ACTUALITÉ publié le 31 mars 2016

EBU-RTS Hackathon explores new ways to tell the stories behind the refugee crisis

Journalists, social media experts and developers came together last week to try and find new ways to report on the refugee crisis using digital storytelling.

The EBU-RTS Hackathon – held at RTS’ Headquarters in Geneva as part of the EBU’s Big Data Week – challenged participants to come up with fresh ideas for covering refugees’ stories by harnessing big data.

The CEO of RTS, Gilles Marchand, welcomed around 50 participants to the two-day event. He stressed the importance of public service media innovating together to serve digital audiences with relevant content.  

Michael De Lucia, the Head of Digital Innovation, said RTS was thrilled to host a hackathon on the theme of refugees and migrants. He described it as a perfect opportunity to learn, share, network and come up with a  concrete product.

Mike Mullane, EBU Media’s head of online and mobile, told participants that they faced three challenges: comparison, clarification and proximity. It was essential, he said, to find ways of comparing different data sources, to clarify objectives and to bring audiences closer to the refugees and their stories.  

Sixty million people in the world are currently displaced by conflict – more than at any time since World War II. Christopher Reardon from the UNHCR challenged participants to find ways to contextualise the stories behind the statistics and Jenny Quigley-Jones who has worked in refugee camps worldwide urged them to “tell the stories and tell them better”.

Data-driven journalist Mirko Lorenz showed participants how data can be used to deliver deeper insights: “Big data must connect to the small data of all of us. It must be relevant!”.  While Frédéric Vergaz from RTS, Isabelle Sonnenfeld from Google News Labs and Mina Rantama from ZEF shared some of the online tools available to help journalists sort through the vast quantities of data available to them.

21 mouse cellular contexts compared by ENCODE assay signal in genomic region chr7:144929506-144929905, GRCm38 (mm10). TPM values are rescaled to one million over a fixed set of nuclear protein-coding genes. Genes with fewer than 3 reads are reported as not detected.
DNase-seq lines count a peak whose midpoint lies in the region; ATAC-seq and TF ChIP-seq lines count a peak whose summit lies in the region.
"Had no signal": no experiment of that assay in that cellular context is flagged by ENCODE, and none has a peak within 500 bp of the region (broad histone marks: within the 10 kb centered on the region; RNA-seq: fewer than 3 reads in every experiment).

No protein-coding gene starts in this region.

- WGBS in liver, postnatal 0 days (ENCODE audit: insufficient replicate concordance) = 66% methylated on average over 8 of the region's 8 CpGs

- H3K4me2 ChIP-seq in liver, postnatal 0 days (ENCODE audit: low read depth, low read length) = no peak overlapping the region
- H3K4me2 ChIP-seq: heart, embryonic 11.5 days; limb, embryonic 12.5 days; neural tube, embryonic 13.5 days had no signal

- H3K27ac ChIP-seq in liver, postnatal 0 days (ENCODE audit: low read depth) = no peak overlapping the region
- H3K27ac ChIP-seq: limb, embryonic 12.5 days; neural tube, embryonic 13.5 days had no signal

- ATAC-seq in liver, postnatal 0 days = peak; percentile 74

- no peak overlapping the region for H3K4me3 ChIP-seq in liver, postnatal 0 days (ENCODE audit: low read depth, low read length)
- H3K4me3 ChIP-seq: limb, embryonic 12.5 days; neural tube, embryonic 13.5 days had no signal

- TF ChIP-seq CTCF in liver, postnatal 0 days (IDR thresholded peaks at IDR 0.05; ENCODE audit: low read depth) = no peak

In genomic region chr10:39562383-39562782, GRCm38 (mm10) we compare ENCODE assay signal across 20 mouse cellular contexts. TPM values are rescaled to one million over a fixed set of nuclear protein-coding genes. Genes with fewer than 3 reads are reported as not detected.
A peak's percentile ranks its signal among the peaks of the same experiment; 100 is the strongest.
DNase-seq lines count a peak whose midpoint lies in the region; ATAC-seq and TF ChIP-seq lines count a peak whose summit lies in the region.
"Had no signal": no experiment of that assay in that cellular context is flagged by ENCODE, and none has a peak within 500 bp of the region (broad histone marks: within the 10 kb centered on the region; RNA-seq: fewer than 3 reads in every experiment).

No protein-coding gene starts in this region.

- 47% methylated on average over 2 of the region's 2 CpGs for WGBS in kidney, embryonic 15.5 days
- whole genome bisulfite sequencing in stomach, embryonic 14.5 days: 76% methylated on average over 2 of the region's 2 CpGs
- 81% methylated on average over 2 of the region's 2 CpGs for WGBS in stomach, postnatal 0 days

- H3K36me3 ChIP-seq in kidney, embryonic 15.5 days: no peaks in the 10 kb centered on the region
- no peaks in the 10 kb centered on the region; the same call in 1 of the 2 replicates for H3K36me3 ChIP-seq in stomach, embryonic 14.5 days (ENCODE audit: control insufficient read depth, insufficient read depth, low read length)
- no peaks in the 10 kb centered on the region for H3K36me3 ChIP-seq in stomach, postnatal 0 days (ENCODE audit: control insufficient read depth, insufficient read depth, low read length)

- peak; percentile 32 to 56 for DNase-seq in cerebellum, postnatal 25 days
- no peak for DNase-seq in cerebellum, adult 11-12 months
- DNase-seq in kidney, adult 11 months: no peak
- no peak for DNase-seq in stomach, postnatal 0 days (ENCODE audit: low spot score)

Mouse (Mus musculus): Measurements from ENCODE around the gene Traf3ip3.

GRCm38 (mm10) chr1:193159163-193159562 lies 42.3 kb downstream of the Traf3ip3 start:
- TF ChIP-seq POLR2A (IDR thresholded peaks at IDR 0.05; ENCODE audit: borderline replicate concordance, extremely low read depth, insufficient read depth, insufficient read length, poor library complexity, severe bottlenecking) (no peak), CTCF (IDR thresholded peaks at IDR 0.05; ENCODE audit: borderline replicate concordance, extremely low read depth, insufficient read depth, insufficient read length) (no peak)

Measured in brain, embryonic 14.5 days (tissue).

Five teams took on the challenge of devising a new approach to data journalism. Ideas included a platform for refugees to tell and share their stories; an app to help teenagers identify with the plight of similar young refugees; an online resource to help refugees plan their journey and a way of visualising the individual stories behind the vast refugee encampments.

Team Mosaic, the overall winner of the Hackathon, devised Refugo - an app to help refugees heading to Europe, providing relevant information tailored to individual’s needs. Refugo will now be submitted to the EBU’s Online & Media Steering Committee for future development.

With digital audiences no longer watching so much traditional television, the EBU is keen to find new ways of reaching them and it is hoped this event can be the springboard for future collaborations and innovations.